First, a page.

The solar sail concept, called 'Diffractive lightsails', works like a sailboat using wind to cross the ocean. The solar sails use the pressure exerted by sunlight to propel a craft through space.
Existing reflective solar sail designs are typically very large and very thin, and they are limited by the direction of the sunlight, forcing tradeoffs between power and navigation.
Diffractive lightsails would use small gratings embedded in thin films to take advantage of a property of light called diffraction, which causes light to spread out when it passes through a narrow opening. This would allow the spacecraft to make more efficient use of sunlight without sacrificing manoeuvrability.
"Exploring the universe means we need new instruments, new ideas, and new ways of going places," said Jim Reuter, associate administrator for NASA's Space Technology Mission Directorate (STMD) at NASA Headquarters in Washington, in a statement.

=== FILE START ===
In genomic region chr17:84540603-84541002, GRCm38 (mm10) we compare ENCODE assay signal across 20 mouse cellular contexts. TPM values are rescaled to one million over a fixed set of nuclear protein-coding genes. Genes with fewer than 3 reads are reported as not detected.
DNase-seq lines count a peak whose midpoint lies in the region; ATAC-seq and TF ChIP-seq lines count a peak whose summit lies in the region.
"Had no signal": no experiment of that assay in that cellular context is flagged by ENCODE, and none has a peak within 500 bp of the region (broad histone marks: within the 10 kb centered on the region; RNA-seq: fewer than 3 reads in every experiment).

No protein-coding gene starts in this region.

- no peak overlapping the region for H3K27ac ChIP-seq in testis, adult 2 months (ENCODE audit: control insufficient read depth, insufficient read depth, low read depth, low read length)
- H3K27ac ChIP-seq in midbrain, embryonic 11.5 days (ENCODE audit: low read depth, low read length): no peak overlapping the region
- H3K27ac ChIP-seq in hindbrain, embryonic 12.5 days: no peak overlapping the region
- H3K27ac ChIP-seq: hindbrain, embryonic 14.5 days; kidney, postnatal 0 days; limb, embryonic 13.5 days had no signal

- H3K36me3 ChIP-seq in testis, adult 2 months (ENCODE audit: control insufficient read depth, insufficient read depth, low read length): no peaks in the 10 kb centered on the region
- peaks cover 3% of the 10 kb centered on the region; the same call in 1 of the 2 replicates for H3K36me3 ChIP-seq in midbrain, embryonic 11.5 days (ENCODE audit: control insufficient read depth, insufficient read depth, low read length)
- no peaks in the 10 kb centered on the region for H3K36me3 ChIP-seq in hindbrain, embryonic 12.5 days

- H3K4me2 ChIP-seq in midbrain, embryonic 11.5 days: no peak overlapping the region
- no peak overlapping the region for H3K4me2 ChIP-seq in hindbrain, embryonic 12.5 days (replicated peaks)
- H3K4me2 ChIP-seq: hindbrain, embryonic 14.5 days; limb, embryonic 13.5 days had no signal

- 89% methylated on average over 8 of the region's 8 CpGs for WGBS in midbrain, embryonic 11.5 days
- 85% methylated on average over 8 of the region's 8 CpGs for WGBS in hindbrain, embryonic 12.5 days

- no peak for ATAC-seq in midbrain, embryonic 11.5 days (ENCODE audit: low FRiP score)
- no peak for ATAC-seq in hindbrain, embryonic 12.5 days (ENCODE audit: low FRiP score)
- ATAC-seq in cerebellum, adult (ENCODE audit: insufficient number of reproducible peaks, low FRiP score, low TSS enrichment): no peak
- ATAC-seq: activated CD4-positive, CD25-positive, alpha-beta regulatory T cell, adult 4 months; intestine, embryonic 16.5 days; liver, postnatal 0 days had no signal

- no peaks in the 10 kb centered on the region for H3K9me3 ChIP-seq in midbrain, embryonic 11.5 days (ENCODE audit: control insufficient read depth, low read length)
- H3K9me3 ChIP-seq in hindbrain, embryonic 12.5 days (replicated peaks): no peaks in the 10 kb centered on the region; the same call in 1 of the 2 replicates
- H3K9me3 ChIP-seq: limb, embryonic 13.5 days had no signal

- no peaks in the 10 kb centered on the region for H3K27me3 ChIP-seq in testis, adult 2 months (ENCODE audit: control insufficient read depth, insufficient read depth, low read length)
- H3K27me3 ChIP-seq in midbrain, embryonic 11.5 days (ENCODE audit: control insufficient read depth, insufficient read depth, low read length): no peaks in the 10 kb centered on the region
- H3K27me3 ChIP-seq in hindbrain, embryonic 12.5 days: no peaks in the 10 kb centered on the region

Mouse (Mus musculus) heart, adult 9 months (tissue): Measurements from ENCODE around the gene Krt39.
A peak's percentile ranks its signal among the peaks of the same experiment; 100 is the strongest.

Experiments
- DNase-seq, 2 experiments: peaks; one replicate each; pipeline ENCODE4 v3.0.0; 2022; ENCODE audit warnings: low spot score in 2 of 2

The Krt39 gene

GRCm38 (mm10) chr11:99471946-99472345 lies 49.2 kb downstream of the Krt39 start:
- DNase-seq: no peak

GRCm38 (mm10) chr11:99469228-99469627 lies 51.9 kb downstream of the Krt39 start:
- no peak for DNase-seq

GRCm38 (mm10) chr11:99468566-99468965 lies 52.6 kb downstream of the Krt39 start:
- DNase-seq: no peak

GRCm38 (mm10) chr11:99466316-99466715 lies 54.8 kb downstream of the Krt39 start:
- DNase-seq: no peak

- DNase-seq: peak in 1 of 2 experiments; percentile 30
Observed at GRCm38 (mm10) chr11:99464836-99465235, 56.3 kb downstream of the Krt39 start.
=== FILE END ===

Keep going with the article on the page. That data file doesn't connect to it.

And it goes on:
"Our goal is to invest in those technologies throughout their lifecycle to support a robust ecosystem of innovation," he added.
The Diffractive Solar Sailing project was selected for Phase III study under the NASA Innovative Advanced Concepts (NIAC) programme.
Diffractive light sailing would extend solar sail capability beyond what's possible with missions in development today.
"Diffractive solar sailing is a modern take on the decades old vision of lightsails. While this technology can improve a multitude of mission architectures, it is poised to highly impact the heliophysics community's need for unique solar observation capabilities," said project leader Amber Dubill from the Johns Hopkins University Applied Physics Laboratory.
"With our team's combined expertise in optics, aerospace, traditional solar sailing, and metamaterials, we hope to allow scientists to see the Sun as never before."